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Lisa J. Sotto
Hunton & Williams


Ms. Sotto is a partner in the New York City office of Hunton & Williams. She concentrates her practice on privacy and information management issues. She assists clients in identifying, evaluating and managing risks associated with privacy and information security practices of companies and third parties and conducts all phases of privacy and data protection assessments and information security audits. She further advises clients on the Gramm-Leach-Bliley Act, HIPAA, COPPA, CAN-SPAM and other U.S. state and federal privacy requirements (including HR requirements); the Canadian Personal Information Protection and Electronic Documents Act (PIPEDA); and global data protection laws (including those in the EU and Latin America).
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New York Makes Internet Impersonation a Crime

by Lisa J. Sotto, Jan 06, 2009

In a continuing effort to combat identity theft, New York recently enacted an amendment to the Penal Law making it a crime to impersonate another person or pretend to be a public servant by means of online communication. Specifically, New York’s Internet impersonation law amends section 190.25 of the Penal Law by adding Subdivision 4, making it a crime to impersonate another person by electronic means, including through use of a website, with the intent to obtain a benefit or injure or defraud another person. It also prohibits using such electronic means to pretend to be a public servant in order to induce another person to submit to false authority or to act in reliance on that false pretense.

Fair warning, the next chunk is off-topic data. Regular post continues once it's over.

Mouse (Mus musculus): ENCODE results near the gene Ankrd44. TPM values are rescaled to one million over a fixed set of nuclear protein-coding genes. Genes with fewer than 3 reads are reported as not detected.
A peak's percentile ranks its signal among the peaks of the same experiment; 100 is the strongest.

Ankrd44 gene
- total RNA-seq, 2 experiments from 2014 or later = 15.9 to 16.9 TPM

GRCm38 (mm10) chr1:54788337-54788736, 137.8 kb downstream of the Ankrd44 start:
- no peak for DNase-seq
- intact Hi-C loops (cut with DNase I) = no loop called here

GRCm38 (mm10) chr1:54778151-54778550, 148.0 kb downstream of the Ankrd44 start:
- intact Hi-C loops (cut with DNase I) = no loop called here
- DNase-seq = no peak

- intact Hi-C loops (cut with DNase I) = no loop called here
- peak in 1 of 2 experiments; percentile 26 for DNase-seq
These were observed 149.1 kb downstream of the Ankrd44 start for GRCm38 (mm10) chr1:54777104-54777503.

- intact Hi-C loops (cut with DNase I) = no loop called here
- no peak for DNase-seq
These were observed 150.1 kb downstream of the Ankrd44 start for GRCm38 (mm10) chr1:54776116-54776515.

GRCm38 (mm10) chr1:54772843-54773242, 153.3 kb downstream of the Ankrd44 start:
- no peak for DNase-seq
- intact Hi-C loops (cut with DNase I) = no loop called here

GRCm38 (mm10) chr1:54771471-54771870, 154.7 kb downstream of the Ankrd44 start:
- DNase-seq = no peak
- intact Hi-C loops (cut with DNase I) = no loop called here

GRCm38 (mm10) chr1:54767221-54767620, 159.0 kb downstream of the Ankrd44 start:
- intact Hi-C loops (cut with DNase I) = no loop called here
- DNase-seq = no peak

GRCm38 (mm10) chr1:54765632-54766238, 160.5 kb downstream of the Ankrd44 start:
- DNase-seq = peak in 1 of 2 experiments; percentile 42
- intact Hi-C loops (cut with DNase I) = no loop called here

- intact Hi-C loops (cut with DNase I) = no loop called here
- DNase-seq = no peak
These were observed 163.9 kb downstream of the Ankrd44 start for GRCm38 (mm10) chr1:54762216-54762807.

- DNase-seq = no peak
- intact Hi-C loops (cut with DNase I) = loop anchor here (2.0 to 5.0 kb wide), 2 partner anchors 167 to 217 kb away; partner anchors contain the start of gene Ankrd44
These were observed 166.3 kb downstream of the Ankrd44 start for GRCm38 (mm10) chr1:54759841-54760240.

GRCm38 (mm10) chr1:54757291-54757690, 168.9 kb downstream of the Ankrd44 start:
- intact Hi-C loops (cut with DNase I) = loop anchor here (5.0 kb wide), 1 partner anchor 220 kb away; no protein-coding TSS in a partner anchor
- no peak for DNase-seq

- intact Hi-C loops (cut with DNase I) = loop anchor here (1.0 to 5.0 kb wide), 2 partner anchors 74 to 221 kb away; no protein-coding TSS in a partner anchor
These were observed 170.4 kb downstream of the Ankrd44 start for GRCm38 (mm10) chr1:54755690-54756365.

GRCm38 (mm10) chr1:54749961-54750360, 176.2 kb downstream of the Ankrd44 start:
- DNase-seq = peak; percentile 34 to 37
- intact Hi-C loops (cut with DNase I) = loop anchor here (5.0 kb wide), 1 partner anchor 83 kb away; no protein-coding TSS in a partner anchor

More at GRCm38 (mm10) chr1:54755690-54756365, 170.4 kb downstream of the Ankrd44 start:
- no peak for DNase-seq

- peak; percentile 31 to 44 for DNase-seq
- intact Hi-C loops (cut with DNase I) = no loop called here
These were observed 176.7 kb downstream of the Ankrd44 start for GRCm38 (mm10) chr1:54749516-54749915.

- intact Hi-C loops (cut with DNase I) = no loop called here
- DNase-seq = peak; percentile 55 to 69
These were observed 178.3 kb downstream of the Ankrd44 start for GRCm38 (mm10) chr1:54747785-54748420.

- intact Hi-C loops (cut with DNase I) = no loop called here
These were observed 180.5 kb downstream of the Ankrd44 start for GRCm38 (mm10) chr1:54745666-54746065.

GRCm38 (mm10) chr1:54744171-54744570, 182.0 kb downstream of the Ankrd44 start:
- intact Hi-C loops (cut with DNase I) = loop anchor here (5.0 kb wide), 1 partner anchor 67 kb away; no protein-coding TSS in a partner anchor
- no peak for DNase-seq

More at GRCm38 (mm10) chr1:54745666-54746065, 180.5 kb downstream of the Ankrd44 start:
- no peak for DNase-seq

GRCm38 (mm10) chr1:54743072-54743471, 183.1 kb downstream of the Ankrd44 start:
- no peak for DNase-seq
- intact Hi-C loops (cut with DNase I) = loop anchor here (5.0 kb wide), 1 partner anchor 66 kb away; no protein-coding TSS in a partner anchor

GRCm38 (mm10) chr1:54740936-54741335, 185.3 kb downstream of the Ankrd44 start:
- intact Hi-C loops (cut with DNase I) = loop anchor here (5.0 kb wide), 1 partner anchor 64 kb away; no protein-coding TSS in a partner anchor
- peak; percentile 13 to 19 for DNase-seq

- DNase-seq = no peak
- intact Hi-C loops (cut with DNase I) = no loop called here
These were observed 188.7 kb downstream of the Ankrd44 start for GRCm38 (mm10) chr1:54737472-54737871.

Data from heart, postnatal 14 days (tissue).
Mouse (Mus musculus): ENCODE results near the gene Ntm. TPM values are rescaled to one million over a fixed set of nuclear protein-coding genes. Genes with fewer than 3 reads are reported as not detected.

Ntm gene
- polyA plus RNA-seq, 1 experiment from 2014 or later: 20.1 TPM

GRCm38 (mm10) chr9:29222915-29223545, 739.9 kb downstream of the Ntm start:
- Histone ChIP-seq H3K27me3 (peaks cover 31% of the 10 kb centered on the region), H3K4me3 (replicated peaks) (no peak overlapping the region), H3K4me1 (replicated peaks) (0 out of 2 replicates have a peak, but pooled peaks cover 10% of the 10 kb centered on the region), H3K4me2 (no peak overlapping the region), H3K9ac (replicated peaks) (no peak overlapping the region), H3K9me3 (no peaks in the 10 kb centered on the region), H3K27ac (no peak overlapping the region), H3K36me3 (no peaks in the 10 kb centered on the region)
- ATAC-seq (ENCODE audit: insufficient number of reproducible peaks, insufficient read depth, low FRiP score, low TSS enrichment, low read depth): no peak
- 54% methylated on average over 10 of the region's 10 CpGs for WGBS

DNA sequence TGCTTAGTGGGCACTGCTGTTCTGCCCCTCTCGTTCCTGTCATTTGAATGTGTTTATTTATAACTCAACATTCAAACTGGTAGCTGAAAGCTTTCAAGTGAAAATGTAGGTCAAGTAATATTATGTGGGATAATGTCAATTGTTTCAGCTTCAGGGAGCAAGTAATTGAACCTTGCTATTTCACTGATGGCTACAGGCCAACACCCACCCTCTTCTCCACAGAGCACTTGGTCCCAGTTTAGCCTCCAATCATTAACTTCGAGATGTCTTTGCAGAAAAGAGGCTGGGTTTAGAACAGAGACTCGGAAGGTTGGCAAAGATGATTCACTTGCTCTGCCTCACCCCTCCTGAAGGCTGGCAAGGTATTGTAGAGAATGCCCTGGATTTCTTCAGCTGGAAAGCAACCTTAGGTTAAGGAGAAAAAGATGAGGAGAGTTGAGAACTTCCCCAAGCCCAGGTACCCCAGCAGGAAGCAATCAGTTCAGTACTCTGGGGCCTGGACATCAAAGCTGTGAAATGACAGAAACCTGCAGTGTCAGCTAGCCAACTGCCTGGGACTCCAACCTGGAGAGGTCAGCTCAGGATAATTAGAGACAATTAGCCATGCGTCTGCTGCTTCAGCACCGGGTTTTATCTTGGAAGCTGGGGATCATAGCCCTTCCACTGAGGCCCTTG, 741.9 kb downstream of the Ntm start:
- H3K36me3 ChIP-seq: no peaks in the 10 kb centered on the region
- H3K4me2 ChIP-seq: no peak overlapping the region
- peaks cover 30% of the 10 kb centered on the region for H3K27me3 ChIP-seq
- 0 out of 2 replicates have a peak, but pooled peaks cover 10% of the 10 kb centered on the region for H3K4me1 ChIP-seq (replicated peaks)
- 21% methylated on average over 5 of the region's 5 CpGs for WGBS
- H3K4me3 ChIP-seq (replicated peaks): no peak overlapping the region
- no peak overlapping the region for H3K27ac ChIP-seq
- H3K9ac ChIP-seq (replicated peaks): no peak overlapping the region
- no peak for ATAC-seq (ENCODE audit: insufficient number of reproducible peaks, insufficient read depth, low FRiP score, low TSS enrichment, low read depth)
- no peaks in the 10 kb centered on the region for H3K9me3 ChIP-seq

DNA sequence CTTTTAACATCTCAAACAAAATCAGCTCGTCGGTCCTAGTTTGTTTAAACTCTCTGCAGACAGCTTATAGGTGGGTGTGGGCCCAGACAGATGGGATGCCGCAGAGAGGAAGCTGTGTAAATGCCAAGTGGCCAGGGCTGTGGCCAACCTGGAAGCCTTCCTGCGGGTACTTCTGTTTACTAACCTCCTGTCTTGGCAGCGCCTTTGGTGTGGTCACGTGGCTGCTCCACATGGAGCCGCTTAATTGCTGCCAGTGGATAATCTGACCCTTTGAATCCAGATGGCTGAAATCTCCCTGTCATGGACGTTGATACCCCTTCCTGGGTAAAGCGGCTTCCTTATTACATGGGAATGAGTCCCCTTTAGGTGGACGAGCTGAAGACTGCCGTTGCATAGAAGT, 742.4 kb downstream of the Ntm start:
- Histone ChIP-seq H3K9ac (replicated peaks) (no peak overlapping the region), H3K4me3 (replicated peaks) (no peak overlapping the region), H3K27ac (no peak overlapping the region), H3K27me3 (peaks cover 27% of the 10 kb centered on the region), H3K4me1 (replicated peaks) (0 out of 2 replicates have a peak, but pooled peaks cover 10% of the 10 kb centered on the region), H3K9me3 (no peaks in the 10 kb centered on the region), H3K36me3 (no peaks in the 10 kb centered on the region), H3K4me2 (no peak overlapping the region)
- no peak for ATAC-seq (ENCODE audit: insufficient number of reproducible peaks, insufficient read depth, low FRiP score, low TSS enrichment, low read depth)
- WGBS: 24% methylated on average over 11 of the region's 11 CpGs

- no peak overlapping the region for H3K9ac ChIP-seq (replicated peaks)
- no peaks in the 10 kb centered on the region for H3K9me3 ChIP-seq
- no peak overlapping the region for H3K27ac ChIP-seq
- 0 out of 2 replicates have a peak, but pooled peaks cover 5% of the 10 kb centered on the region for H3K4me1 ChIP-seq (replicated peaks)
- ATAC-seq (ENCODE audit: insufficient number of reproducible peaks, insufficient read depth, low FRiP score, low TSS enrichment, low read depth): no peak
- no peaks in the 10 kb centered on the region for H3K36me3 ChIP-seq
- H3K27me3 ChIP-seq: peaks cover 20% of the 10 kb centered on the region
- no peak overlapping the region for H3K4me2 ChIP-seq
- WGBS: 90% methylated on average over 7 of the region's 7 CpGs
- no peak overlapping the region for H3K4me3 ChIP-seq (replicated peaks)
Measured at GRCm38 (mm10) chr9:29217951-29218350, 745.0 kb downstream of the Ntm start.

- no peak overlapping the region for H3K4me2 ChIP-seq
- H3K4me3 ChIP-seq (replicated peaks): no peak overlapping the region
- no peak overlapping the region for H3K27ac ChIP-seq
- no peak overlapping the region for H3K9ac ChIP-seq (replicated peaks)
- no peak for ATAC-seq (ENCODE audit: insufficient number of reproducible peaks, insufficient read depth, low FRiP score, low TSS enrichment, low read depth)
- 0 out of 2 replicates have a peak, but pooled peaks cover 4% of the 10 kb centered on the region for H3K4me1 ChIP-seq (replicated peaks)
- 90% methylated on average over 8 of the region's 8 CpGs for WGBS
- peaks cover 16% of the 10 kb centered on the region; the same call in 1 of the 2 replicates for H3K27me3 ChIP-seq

Internet impersonation is a Class A misdemeanor and carries a maximum penalty of a $1,000 fine and a one-year term of imprisonment for each violation or act of impersonation. The new law became effective on November 1, 2008.

Scope of the Law

The Memorandum accompanying the New York State Assembly bill states that the purpose of the new law is to deter perpetrators who, with intentions ranging from harassment to identity theft, gain access into another person’s account and pose as them through the use of online communications. The scope of activities the new law covers may be even broader than its stated purpose, however. By its plain language, the law applies to any person or entity who impersonates another person on the Internet with the “intent to obtain a benefit or injure or defraud another.” This would cover social networking sites, such as MySpace, Friendster and Facebook, that make it easy to upload someone else’s photo and pretend to be that person. The new law is intended to “deter the plethora of cases” of “misrepresenting oneself through the use of the Internet.”

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